The Right Way to Throw a Cocktail Party, Potluck or Buffet
For "lively," you need to invite plenty of people, since a cocktail party should have a nicely buzzing kind of energy. There's no magic number of guests; it depends on the personalities and the space. Fifteen may feel crowded and boisterous; 40 may feel sparse. You just don't want it to feel empty.
"Short" means set a beginning and an end time—4 to 6, say. This makes it easier for guests to commit, and for you to say goodbye graciously when the mood starts to wane.
- A cheese board with Manchego, San Simón da Costa, and Tetilla cheeses (or substitute Gouda, Camembert, and Gorgonzola)
- Assorted Spanish olives
- Marcona almonds (large, crisp, salty Spanish almonds)
- Dried apricots, figs, and plums
- Roasted pepper and goat cheese empanadas
- White wine sangria with summer peaches and strawberries
When planning a potluck, your job is to make certain that you do not wind up with 12 baguettes for dinner and nothing else. Divide the meal into categories—appetizer, drink, salad, vegetable, bread, fruit, dessert—and assign one (or more) to each guest. Be clear but not controlling. Do not, for example, tell your neighbor to bring the exact white bean salad that appears on page such and such of a certain cookbook.
One very nice bonus of a potluck is that it allows you to splurge on great ingredients. You might not spring for a whole tenderloin of beef if you are also providing appetizers, wine, side dishes, and dessert for your guests. But $90 doesn't seem so extravagant when it's the sum total of your tab.
The other hidden benefit is that your guests will feel invested in the outcome of the party. Instead of showing up wanting to be fed and entertained, they will arrive prepared to contribute to the meal's success, and there's no better way to ensure that everyone has a great time.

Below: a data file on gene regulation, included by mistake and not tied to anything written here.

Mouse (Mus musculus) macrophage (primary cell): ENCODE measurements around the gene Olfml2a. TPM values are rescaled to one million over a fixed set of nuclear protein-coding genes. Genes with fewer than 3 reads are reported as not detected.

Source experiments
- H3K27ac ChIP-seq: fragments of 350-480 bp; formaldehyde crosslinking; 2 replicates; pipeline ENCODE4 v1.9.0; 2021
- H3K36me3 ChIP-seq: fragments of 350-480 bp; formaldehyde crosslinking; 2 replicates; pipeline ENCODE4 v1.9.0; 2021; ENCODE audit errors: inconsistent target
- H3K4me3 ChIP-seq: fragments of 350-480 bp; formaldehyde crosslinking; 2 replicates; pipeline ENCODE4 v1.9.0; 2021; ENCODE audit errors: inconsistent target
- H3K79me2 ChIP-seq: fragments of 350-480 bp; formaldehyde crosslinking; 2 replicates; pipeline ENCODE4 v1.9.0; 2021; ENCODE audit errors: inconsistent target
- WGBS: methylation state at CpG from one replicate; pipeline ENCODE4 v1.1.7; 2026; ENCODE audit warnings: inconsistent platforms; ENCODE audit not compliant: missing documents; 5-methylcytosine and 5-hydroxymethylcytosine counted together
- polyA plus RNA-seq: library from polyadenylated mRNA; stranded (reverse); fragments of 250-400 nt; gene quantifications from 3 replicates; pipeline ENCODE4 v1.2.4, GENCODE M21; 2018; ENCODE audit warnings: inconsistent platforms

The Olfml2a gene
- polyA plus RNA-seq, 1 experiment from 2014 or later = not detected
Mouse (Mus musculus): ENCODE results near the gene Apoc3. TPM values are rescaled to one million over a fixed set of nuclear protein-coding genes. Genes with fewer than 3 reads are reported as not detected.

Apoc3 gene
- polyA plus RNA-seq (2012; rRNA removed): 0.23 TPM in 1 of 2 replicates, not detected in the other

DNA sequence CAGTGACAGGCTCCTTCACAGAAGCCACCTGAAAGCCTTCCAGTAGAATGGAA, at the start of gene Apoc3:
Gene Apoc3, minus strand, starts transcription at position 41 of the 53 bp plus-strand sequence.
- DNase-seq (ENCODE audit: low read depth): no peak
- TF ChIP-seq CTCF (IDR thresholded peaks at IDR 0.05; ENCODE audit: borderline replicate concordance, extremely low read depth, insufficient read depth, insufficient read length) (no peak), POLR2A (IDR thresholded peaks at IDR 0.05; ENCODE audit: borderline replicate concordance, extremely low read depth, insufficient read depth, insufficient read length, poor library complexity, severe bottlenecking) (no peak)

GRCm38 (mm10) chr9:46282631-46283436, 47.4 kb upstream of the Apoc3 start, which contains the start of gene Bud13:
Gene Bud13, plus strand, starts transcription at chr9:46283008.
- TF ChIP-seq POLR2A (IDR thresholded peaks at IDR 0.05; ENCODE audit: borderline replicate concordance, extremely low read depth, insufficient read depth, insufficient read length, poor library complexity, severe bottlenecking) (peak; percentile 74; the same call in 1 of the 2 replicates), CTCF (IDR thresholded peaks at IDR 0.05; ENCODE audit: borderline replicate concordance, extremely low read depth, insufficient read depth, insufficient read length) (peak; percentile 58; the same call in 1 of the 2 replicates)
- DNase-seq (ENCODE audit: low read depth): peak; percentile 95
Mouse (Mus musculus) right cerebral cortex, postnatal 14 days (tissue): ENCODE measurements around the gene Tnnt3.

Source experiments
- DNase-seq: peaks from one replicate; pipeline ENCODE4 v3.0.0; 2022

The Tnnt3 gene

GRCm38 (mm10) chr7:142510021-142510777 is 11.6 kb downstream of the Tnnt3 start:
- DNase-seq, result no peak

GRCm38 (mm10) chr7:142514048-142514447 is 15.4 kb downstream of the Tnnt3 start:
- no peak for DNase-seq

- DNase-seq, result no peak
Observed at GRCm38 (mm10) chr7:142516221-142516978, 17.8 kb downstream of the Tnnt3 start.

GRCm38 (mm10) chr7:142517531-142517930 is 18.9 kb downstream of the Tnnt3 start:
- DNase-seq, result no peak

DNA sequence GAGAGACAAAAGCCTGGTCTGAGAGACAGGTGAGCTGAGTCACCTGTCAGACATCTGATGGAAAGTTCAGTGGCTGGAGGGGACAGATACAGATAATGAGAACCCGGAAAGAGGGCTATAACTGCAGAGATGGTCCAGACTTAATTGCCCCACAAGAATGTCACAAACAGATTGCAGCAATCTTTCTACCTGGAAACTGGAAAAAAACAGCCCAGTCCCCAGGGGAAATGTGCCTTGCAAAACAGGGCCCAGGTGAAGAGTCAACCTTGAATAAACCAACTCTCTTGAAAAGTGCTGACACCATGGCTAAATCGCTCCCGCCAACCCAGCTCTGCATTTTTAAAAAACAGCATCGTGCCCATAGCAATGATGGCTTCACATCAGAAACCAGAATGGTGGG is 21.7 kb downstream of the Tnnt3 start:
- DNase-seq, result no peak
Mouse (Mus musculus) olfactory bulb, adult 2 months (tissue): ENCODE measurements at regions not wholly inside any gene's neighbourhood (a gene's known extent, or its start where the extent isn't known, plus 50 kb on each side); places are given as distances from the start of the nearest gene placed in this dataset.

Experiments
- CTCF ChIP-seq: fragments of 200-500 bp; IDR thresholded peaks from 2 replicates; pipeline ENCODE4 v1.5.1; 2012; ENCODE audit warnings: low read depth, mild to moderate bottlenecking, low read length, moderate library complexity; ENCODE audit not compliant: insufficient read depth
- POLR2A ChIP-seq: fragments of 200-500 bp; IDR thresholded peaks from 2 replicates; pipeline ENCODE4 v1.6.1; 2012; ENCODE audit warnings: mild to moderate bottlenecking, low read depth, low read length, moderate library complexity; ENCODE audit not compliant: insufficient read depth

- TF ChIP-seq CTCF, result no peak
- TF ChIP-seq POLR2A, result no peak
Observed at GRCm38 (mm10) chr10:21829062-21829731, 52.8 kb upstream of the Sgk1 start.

Grilled tenderloin of beef with fresh herb vinaigrette
- Vegetables for grilling
- Bread and cheese
- Tossed green salad
- White bean or grain salad
- Fresh fruit
- White and red wine
- Soda, water, juice
The food—fresh gazpacho, salmon with corn salsa, pound cake—can all be made ahead and served at room temperature, so you don't have to greet your friends with a wooden spoon in hand, onion bits in your hair, and something burning in the background.
The meal is colorful, too, allowing you to keep table decorations to a minimum; a handful of flowers and a pretty tablecloth are more than enough.
A midday party feels particularly indulgent because it allows your guests to pause and savor good food and pleasant conversation at the exact time of day when they are usually at their busiest. This kind of party is an especially generous gift for you, the newly confident host, to offer your by now growing list of well-fed admirers.